What to pack for a safari in Africa

Packing for a safari can seem a tricky business. You have to bear in mind weight restrictions when travelling on light aircraft flights, the fluctuating temperatures in the bush and consider any other destinations you might be visiting. We’ve been on our fair share of safaris and know what you’ll need and what you won’t, so here are some helpful tips to help you pack smart.

Kanana plane
Small planes mean limited room for luggage.

Pack light

It’s so easy to overpack, so try to remember that you most likely won’t use half the items you bring. If you’re travelling in a light aircraft, you’ll have a very strict luggage weight restriction to adhere to: usually around 15kg per person, packed in a soft bag (hard-shell suitcases are difficult to fit into small cargo areas). Our top tip is to wear your bulkiest items, such as hiking boots. Safaris are usually casual affairs, with most people dining in their safari gear, so there’s no need to bring fancy clothes unless they’re for a different part of your trip. You can also do laundry at most lodges and camps.

There’s no need to dress up on safari. Credit: Singita Ebony, South Africa.

Clothes and accessories

You’ll need layers for the bush. It’s often very hot during the day, but chilly as soon as the sun sets and in the morning. In some places, the winters will be cold enough to need hats and gloves before the sun comes up. Make sure you wear items you can strip off and layer on throughout the day, and avoid any bright, neon colours or white – neutral, earthy shades are best.

  • Lightweight shirts and pants
  • Shorts
  • A down jacket or anorak (something warm, but easy to fold up and pack)
  • A sweater
  • Hat, scarf and gloves if it’s winter
  • Swimsuit if there’s a pool
  • Socks
  • Sandals
  • Boots or trainers/sneakers for walking
  • Sunhat and sunglasses
  • Contact lens-wearers may prefer glasses in case the dust proves irritating
Ongava Safari
Neutral, earthy colours work best. Credit: Ongava, Namibia.


Cameras vary from professional-level to smartphones and compact cameras. Make sure you have the right protection for your equipment, such as a padded bag or waterproof cover if travelling in the rainy season and to shield your camera and lens from dust. Remember your spare memory cards (and take them on game drives!) and a spare, fully-charged battery.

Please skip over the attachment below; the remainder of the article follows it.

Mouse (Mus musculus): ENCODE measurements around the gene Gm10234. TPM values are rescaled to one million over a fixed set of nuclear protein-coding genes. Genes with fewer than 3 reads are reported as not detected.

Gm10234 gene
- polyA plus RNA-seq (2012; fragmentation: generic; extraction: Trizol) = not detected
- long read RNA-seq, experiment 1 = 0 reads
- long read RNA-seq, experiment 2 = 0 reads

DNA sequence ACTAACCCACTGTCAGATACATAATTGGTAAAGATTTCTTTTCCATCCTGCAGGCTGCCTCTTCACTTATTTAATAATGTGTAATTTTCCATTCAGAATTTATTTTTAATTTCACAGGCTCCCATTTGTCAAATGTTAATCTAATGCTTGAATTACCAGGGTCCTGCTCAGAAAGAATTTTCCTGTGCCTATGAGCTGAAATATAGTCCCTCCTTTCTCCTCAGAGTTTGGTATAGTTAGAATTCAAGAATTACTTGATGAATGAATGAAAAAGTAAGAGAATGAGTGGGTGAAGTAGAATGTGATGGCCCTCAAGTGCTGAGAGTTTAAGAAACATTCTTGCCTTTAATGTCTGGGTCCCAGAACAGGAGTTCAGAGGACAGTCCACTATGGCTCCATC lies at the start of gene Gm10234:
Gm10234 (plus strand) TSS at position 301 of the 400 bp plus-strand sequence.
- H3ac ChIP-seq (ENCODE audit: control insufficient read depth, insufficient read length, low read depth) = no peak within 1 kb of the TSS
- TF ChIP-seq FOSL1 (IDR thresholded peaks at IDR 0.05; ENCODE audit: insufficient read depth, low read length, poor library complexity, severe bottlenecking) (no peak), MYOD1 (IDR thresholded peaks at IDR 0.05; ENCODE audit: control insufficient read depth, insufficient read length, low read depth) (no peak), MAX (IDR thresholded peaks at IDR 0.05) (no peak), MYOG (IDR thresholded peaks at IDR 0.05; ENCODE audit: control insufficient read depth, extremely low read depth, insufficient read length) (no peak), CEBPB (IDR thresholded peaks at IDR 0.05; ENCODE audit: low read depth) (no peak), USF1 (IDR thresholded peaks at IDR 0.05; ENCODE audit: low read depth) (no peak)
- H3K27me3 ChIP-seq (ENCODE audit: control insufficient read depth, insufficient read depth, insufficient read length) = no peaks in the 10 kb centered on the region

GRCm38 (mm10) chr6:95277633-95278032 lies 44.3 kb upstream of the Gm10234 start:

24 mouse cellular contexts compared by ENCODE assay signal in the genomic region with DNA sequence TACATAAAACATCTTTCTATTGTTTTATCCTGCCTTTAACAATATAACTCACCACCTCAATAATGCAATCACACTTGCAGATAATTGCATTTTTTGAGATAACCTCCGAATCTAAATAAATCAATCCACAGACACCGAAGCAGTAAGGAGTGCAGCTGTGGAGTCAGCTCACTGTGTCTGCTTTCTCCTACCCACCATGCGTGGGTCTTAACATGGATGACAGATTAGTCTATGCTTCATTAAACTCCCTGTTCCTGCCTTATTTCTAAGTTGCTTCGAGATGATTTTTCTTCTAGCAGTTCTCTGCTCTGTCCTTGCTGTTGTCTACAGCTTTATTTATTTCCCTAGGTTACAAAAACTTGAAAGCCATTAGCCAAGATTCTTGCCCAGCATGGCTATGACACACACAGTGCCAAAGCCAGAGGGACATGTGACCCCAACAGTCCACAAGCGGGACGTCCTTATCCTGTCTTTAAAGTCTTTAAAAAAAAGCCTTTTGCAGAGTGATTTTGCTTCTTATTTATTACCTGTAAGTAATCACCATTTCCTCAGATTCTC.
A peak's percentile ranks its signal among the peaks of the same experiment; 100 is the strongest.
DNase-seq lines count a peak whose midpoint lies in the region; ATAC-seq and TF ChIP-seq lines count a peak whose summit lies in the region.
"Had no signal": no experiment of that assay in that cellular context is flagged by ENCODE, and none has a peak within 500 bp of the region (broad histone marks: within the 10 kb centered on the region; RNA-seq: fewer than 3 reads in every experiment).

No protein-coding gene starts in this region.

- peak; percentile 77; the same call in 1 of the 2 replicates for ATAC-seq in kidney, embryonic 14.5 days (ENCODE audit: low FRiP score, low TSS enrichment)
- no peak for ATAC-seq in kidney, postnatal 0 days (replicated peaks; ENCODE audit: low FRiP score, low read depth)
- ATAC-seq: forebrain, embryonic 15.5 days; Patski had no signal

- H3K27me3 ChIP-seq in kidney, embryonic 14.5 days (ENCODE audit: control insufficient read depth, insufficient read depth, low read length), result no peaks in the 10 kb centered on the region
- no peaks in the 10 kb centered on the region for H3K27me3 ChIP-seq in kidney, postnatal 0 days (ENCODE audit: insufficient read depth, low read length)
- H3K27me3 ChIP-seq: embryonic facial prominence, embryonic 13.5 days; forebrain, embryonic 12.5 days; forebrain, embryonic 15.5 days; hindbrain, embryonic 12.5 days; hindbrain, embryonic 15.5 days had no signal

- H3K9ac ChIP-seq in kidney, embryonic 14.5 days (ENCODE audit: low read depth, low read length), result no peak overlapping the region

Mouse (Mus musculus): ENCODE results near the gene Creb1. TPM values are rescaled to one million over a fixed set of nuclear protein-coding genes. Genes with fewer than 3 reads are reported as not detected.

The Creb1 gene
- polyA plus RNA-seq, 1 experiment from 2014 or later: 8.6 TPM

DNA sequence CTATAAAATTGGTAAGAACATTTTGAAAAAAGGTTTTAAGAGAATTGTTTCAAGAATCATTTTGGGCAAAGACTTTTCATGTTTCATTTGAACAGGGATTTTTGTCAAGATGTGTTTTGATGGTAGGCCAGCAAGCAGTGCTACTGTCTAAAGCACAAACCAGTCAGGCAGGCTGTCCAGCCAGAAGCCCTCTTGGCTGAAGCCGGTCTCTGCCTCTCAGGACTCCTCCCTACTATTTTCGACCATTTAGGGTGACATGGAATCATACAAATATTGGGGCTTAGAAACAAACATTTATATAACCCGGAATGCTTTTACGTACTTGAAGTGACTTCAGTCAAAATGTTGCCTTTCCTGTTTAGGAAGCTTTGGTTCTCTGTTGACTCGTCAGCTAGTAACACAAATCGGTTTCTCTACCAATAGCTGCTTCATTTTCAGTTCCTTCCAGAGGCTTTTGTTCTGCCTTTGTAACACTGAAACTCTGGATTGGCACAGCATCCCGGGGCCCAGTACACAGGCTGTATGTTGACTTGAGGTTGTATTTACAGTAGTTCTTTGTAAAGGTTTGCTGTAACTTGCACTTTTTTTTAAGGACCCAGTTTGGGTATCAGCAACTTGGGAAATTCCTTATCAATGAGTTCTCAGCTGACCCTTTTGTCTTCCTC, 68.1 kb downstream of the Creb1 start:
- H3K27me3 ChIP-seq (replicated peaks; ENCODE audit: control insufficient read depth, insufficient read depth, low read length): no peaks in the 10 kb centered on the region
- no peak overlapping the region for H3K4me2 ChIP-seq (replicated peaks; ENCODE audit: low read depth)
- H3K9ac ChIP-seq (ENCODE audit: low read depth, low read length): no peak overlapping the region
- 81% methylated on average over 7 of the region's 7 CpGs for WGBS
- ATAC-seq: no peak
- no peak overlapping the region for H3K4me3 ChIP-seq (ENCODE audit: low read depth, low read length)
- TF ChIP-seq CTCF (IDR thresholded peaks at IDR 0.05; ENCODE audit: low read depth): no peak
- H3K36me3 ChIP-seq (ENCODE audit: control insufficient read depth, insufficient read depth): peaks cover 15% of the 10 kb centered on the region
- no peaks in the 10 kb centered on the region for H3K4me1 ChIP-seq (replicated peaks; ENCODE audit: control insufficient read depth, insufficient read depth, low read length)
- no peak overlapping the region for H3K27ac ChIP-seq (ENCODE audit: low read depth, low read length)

Binoculars are also a great addition to your kit list, especially if you have an interest in birds.

If you’re heading somewhere more rustic, you might want to bring a torch or headlamp for the evenings (with spare batteries).

A smartphone is useful even if you don’t want to use it for internet access: it might be your camera or video recorder and many great safari apps (such as for birding or wildlife identification) work offline.

Don’t forget your charging cables and adaptors.

Photography is a major part of a safari for many travellers.

Toiletries and medication

Most luxury safari lodges and camps will provide your necessities, such as shampoo, conditioner, shower gel, body lotion and soap. Some items you will usually need to bring include:

  • Toothbrush and toothpaste
  • Suncream
  • Insect repellent
  • Sanitary products
  • Deodorant
  • Facial moisturiser
  • Shaving kit
  • Personal medical kit: pain killers, plasters/bandaids, Imodium, etc.
  • Anti-malarials if you are travelling to a malaria-risk region
Sasaab bathroom
Bathrooms come complete with staggering views. Credit: Sasaab, Kenya.

Documents and essentials

The most important things! A quick check-list before you leave:

  • Passport with at least six months until it expires and two full blank pages for visa stamps (depending on how many countries you’re visiting)
  • Flight tickets
  • Visa, if not available on arrival
  • Money: cash for tips, taxis, extras. US dollars are the best option in most countries, but check with your travel advisor
  • A credit card – remember to tell your bank you are travelling
  • Yellow fever vaccination certificate – often required if you are going to or have recently been in an at-risk country

Remember to check the specific entry requirements for the country you are visiting before you travel.

The most important thing. Credit: Jon Tyson, Unsplash.


You will want to bring along a book or two for lazy afternoons in between game drives. If you’re using a Kindle or an iPad, download everything you need in advance – even if the camp or lodge has WiFi, it might not be very good. Many people like to record their travels in a journal, which is also useful for remembering the names of everything you’ve seen. If you’re artistic, why not bring a sketch pad? Art can be a great way to connect with the environment.

Bring a book for your chill-out time. Credit: Serian the Original, Kenya.

Pack for a Purpose

Finally, if you happen to have some extra space, check out Pack for a Purpose and bring along some items that local schools, health centres and community projects might need.

Pack for a Purpose
Use any spare space you have to bring items for local schools or health centres. Credit: Arthur Edelman, Unsplash.

Check out our blog on what to expect on your first safari.

Any other questions? Just ask!

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